The Lord motioned for the serving girls to fill her cup and move the food down to Leofflaed’s end of the table, as the silk-robed woman looked over the faces of every present soul. She seemed wholly disinterested in the affair, hands folded about her waist, lips stuck in what seemed to be a perpetual pout. Though she had gained weight and her countenance wore grim, she was still quite beautiful, the luster of fertile youth not yet wholly faded by time. What stirred Gunvald’s passions more than all her fading beauty was the memories of those fairer days wherein she and he had twined about the steps of the old temple, bounding here and there over moss and lichen, bracken and fern; how they had played hide and seek in the forests beyond Castle Avarr just before the moorland; how they embraced in times of woe and how they had kissed underneath the white bone of the moon by the statue at the edge of town whereupon he’d stumbled across the curious, one-eyed beggar. He remembered how they’d made love the day before he’d left for war, how she’d moaned and later cried and how they had pledged themselves to one another as the sun had risen red as the blood of all the men he had ever slain, as if portending all the masterful savagery he had done and all that he was still to do. Crushing sadness and unignorable agitation swam within the body of the swordsman, moving within his bosom and up from bosom to throat and from throat to mouth, bursting free of that fleshy cage like a lantern shattered in a barn of hay.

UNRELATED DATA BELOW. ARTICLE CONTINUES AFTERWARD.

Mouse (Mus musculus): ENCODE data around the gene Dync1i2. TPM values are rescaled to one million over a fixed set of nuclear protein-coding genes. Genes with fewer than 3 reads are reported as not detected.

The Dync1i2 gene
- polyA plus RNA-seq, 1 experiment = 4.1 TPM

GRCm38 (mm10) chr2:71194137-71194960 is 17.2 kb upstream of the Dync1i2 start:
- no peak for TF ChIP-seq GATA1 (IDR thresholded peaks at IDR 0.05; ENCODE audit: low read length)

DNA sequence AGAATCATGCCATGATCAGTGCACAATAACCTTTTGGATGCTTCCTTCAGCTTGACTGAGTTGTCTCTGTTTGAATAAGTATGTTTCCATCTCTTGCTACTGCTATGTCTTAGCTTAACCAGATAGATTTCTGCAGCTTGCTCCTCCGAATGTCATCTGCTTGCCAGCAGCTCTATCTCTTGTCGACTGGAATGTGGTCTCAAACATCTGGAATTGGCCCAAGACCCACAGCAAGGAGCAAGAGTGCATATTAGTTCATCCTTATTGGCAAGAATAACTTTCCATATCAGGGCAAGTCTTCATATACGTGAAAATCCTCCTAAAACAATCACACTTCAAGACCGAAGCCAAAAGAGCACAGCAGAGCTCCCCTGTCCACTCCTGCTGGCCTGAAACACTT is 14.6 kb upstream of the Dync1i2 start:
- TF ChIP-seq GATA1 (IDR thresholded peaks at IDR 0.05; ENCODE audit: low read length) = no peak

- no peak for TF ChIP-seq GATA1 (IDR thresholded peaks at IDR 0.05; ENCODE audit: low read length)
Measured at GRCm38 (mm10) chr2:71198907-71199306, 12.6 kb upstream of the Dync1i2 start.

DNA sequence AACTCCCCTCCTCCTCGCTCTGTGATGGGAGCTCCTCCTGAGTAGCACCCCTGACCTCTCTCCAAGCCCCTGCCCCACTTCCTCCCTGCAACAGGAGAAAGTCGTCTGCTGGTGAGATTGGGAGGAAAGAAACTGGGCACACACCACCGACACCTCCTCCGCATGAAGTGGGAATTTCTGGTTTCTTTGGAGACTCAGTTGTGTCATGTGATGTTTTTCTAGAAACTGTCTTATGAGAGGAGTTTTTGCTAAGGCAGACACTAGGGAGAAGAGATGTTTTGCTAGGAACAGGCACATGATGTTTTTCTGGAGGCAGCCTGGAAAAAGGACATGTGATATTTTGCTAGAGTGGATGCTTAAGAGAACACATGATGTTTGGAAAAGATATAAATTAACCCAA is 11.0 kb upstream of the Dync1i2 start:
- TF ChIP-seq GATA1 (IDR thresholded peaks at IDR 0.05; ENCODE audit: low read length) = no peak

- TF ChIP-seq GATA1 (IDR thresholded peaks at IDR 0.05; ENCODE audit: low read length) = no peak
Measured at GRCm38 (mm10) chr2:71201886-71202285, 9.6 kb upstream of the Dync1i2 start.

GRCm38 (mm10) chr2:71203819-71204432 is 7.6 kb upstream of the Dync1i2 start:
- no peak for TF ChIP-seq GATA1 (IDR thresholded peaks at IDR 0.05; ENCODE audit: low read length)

“Ne’er did I dare to believe that I would behold that face again; not in wildest dream-wanderings.”
Leofflaed turned to the upstart instantly, one brow going up with mild shock, the other down in confusion. Eyes met there for some indeterminable sphere’s turning, brown to green, green to brown forest to earth, plateau to vine. The shock swiftly dissipated into perplexed consternation.
“And thou art?”